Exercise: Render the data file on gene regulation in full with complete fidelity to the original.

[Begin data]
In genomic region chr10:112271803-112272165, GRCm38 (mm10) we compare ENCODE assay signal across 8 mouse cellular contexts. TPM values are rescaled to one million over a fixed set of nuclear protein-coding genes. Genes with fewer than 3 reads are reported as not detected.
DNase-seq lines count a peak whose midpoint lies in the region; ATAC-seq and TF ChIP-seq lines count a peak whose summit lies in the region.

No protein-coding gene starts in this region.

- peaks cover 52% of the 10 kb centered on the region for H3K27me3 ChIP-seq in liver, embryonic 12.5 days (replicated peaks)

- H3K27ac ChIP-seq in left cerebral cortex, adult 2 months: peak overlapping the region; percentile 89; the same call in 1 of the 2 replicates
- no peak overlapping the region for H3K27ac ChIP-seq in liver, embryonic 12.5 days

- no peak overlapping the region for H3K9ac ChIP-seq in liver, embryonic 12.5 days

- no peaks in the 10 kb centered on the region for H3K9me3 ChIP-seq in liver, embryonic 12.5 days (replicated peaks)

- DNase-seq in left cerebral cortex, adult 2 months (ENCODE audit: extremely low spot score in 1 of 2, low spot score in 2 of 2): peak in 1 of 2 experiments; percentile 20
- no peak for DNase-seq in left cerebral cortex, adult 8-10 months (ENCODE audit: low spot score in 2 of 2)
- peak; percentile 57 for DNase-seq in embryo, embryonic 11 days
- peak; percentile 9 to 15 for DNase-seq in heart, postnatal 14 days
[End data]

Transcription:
In genomic region chr10:112271803-112272165, GRCm38 (mm10) we compare ENCODE assay signal across 8 mouse cellular contexts. TPM values are rescaled to one million over a fixed set of nuclear protein-coding genes. Genes with fewer than 3 reads are reported as not detected.
DNase-seq lines count a peak whose midpoint lies in the region; ATAC-seq and TF ChIP-seq lines count a peak whose summit lies in the region.

No protein-coding gene starts in this region.

- peaks cover 52% of the 10 kb centered on the region for H3K27me3 ChIP-seq in liver, embryonic 12.5 days (replicated peaks)

- H3K27ac ChIP-seq in left cerebral cortex, adult 2 months: peak overlapping the region; percentile 89; the same call in 1 of the 2 replicates
- no peak overlapping the region for H3K27ac ChIP-seq in liver, embryonic 12.5 days

- no peak overlapping the region for H3K9ac ChIP-seq in liver, embryonic 12.5 days

- no peaks in the 10 kb centered on the region for H3K9me3 ChIP-seq in liver, embryonic 12.5 days (replicated peaks)

- DNase-seq in left cerebral cortex, adult 2 months (ENCODE audit: extremely low spot score in 1 of 2, low spot score in 2 of 2): peak in 1 of 2 experiments; percentile 20
- no peak for DNase-seq in left cerebral cortex, adult 8-10 months (ENCODE audit: low spot score in 2 of 2)
- peak; percentile 57 for DNase-seq in embryo, embryonic 11 days
- peak; percentile 9 to 15 for DNase-seq in heart, postnatal 14 days